The declaration emerged from attempts by publishers in Germany to have copyright law there changed to better protect newspaper publishers.
The Hamburg declaration stops short of calling for new rights but did say that it welcomed "the growing resolve of federal and state governments all over the world to continue to support the protection of the rights of authors, publishers and broadcasters on the internet".
The declaration claims that the business of publishing is no longer secure because of the digital distribution of its works.
"The internet offers immense opportunities to professional journalism – but only if the basis for profitability remains secure throughout the digital channels of distribution. This is currently not the case," it said. "Numerous providers are using the work of authors, publishers and broadcasters without paying for it. Over the long term, this threatens the production of high-quality content and the existence of independent journalism."
"For this reason, we advocate strongly urgent improvements in the protection of intellectual property on the internet," it said.
The publishers have not specified exactly what improvements they want to the way that intellectual property law deals with newspaper content. The German movement out of which the declaration grew had sought a right which gave them greater control over secondary use of their work.
Newspapers have long published their material online but have failed to generate enough revenue from that activity to offset falling physical sales and advertising.
Some have objected to aggregation by the likes of Google's News service, which publishes headlines and snippets of stories and links to newspapers' own sites for the stories themselves.
Publishers in Belgium have won a court victory against Google through their representative body Copiepresse, which successfully argued in a Belgian court that the service's caching of its members' material was copyright infringement.
The two parties later came to a partial compromise that allowed Google to include the newspapers in its search engine but not its news service.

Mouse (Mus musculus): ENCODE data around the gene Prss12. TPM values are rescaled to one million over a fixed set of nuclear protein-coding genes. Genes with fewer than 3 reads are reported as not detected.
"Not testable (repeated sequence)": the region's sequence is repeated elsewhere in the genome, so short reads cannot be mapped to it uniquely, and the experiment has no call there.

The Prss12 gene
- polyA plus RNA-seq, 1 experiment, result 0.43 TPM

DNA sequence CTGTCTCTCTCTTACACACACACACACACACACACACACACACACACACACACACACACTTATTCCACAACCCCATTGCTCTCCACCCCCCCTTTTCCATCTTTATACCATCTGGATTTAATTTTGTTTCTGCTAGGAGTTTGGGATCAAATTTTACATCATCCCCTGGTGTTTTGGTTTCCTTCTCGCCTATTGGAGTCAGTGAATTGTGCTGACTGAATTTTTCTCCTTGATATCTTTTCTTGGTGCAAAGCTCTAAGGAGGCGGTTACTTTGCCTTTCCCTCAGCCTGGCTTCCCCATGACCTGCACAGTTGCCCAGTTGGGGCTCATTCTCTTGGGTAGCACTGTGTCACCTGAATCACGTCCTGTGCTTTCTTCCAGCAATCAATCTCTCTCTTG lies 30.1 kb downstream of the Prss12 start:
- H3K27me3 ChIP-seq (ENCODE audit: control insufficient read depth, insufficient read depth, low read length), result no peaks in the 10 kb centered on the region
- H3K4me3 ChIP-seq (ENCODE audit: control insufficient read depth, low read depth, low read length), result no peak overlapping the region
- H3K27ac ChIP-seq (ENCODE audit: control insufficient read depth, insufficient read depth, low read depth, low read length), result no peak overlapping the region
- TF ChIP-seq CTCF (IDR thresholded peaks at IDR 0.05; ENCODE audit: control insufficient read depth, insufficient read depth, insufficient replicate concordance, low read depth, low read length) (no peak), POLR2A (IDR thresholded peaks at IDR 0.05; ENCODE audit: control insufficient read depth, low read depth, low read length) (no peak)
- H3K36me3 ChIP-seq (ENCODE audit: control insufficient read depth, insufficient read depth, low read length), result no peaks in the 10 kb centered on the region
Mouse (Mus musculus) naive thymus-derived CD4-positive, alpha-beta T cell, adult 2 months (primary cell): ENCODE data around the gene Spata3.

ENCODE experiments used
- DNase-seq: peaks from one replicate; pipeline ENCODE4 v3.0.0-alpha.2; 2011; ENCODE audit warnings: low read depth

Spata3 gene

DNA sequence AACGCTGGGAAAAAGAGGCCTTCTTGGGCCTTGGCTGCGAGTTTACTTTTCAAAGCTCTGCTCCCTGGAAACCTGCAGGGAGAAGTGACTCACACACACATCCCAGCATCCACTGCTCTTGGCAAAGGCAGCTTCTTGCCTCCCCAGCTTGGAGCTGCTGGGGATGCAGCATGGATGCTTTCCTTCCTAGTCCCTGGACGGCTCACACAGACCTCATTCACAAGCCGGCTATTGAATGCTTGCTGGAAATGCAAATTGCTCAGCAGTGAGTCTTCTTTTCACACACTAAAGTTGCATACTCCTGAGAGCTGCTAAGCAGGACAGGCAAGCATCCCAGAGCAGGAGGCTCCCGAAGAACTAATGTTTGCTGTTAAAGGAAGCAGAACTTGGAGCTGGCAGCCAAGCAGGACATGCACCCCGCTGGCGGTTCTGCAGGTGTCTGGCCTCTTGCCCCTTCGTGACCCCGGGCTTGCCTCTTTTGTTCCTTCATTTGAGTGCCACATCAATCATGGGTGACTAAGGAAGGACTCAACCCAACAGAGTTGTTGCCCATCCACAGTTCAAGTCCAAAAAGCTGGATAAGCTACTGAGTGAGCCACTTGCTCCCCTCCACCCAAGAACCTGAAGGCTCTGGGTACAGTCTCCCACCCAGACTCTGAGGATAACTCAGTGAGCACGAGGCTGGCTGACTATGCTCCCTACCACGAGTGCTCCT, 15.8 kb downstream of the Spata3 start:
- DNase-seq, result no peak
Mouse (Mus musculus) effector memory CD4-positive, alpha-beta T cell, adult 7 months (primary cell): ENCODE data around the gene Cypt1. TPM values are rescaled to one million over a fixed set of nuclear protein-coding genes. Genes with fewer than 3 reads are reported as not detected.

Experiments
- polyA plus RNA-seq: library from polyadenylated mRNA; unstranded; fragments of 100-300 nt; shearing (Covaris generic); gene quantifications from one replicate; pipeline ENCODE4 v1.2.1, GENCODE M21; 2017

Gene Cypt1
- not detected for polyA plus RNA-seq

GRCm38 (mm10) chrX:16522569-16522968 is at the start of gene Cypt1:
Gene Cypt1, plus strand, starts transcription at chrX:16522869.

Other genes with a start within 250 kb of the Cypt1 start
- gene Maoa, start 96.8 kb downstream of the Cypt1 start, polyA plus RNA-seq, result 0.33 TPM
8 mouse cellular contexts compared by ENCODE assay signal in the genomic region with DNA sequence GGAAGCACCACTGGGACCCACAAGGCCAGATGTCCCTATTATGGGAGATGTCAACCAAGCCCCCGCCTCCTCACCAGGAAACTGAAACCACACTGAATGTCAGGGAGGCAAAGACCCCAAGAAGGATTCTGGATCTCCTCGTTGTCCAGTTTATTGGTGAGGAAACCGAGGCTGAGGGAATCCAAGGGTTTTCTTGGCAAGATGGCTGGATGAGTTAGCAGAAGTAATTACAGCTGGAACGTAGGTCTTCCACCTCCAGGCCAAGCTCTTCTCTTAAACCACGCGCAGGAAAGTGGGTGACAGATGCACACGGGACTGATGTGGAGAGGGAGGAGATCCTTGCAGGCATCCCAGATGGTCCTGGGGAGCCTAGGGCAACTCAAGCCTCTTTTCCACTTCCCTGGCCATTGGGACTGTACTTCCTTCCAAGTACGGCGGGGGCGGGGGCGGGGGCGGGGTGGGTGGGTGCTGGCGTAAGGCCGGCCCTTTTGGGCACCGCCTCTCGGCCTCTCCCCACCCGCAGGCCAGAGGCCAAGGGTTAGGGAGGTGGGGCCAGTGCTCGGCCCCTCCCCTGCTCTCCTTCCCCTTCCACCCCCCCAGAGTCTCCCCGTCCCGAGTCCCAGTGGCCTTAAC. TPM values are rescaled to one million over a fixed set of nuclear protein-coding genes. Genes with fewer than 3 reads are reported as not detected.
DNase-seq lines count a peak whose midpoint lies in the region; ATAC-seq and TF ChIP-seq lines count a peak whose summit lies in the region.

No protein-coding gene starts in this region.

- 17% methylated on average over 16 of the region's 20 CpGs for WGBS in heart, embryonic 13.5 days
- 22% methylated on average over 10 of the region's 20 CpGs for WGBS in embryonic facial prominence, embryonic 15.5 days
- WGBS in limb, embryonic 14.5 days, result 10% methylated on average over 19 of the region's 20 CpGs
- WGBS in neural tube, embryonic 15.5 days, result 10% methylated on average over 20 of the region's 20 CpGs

News agency Associated Press announced earlier this year that it would begin to take legal action against any company that republished its works without permission or without sharing revenues.
Newspaper publishers could have their material removed from Google News and other services at a stroke by including on their web pages a small piece of code which would instruct these services to ignore the pages.
Publishers, though, want the attention that Google and other services bring, but also want a greater say in how their material is used. The EPC and WAN have developed a system which they want publishers and aggregators to use to communicate more complex copyright terms and conditions.
Called Automated Content Access Protocol (ACAP), it is designed as an alternative to the long-established signals which simply tell search engines to scan a site or not scan it.
"We continue to attract ever greater audiences for our content but, unlike in the print or TV business models, we are not the ones making the money out of our content. This is unsustainable," said Gavin O'Reilly, chief executive of Irish newspaper publisher Independent News and Media and president of WAN. "Publishers failing will benefit no-one, least of all consumers, or indeed the search engines and other aggregators who currently make huge profits on the back of our intellectual property".
"We need search engines to recognize ACAP as a step towards acknowledging that content providers have the right to decide what happens to their content and on what terms," said O'Reilly. "The European Commission and other legislators call on our industry constantly to come up with solutions – here we have one and we call upon the regulators to back it up."